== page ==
Also, remember that automated systems (subway kiosks, toll roads, parking meters, etc.) in certain cities and countries don’t accept chip-and-signature cards. Give yourself the best chance possible of sailing through transportation hubs with a “no foreign transaction fees” card with the most modern technology you can get.

#9 Select the Best Credit Card Perk Package for Your Travel Lifestyle

In the highly-competitive credit card market, lenders offer all kinds of benefits to entice prospective customers. Before selecting a new credit card, make sure it doesn’t charge foreign transaction fees.

Then, compare its perks against the competition. Today, more and more companies offer “no foreign transaction fees” cards. If you have very good or excellent credit, you’ll discover quite a wide range of options.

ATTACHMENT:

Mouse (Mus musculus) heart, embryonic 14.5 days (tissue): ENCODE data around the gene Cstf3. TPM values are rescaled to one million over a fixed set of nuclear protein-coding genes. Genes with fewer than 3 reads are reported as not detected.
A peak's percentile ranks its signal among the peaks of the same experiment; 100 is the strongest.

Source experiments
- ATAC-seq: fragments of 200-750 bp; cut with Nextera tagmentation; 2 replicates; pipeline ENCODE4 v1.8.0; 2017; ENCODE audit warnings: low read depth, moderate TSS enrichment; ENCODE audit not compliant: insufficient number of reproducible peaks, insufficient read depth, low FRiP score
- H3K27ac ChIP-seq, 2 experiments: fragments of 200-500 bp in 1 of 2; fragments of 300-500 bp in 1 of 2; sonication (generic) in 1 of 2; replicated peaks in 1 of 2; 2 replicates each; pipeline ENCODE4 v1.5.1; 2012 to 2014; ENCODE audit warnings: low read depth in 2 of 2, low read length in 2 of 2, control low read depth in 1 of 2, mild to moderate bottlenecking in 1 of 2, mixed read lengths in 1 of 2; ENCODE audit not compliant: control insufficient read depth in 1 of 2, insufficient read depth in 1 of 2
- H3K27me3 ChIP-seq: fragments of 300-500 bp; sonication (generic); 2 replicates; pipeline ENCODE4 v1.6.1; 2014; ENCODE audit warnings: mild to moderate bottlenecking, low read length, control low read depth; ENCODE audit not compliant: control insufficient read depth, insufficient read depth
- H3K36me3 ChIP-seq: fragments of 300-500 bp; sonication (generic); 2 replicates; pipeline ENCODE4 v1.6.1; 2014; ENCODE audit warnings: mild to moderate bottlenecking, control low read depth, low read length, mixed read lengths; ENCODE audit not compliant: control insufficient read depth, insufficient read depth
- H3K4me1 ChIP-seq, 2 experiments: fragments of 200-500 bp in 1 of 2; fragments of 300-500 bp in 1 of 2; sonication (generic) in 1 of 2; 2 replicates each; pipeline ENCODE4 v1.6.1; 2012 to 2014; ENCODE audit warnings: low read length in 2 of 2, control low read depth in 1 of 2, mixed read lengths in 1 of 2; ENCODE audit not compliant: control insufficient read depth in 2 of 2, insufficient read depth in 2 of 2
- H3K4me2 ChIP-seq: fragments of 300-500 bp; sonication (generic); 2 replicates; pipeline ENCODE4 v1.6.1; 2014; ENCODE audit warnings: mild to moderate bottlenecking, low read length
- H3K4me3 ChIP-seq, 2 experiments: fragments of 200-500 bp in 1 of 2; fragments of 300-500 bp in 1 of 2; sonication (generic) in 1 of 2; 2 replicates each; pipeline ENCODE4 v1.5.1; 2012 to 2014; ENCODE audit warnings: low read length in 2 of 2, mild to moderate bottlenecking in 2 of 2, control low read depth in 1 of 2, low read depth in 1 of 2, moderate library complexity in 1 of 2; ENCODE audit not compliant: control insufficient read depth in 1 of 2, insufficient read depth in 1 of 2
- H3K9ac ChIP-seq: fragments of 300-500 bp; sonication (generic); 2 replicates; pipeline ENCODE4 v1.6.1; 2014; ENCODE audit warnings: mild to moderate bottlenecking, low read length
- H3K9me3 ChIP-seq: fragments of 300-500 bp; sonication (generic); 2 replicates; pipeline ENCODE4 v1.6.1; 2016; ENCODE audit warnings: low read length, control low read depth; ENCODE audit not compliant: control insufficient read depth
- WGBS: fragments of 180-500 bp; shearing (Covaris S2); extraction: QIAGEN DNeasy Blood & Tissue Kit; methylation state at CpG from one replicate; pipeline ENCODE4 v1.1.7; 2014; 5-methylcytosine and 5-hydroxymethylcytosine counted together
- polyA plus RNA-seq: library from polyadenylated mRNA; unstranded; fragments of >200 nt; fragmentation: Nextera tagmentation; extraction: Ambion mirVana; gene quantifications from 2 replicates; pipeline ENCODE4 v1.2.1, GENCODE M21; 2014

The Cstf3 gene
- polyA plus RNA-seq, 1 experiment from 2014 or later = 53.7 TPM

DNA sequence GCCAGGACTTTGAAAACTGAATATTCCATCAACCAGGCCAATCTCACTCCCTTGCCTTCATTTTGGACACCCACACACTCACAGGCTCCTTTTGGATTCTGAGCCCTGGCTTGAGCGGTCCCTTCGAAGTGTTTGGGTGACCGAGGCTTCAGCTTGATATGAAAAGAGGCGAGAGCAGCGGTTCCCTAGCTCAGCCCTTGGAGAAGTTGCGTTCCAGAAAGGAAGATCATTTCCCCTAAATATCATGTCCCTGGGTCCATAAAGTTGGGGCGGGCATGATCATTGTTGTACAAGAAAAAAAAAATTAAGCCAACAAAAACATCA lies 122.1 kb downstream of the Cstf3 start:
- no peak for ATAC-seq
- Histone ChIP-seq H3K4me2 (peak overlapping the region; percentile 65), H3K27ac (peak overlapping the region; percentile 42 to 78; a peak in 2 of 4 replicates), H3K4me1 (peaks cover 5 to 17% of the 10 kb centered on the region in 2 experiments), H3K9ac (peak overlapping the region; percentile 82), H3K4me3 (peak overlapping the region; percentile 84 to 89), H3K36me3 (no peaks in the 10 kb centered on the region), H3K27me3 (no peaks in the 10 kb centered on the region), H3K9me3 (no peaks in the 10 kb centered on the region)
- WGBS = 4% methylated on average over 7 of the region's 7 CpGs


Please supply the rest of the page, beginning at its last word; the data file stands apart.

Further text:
Capital One Venture Rewards

For years, travelers have trusted the Capital One Venture Rewards Card. If you spend over ~$3,000 a year on your credit cards and have a credit score of 690 or higher, you may want to choose this industry staple.

This card offers substantial sign-up rewards (~$500) and easy-to-understand flat-rate bonuses. You earn two air miles for every dollar you spend; you can apply these miles (at $0.01 each) for many common travel expenses. However, take the time to read the fine print; Capital One doesn’t consider certain charges (tourist attractions, amusement parks, etc.) as “travel expenses.” This card offers a ~$59 annual fee, which starts after your first year.

Chase Sapphire Preferred

The Chase Sapphire Preferred Card attracts travel lovers with a massive sign-up bonus (~$500) and excellent rewards transfer options. This attractive metal (not plastic) card lines up nicely against the Capital One Venture Rewards Card (it typically matches with people whose credit scores exceed 690).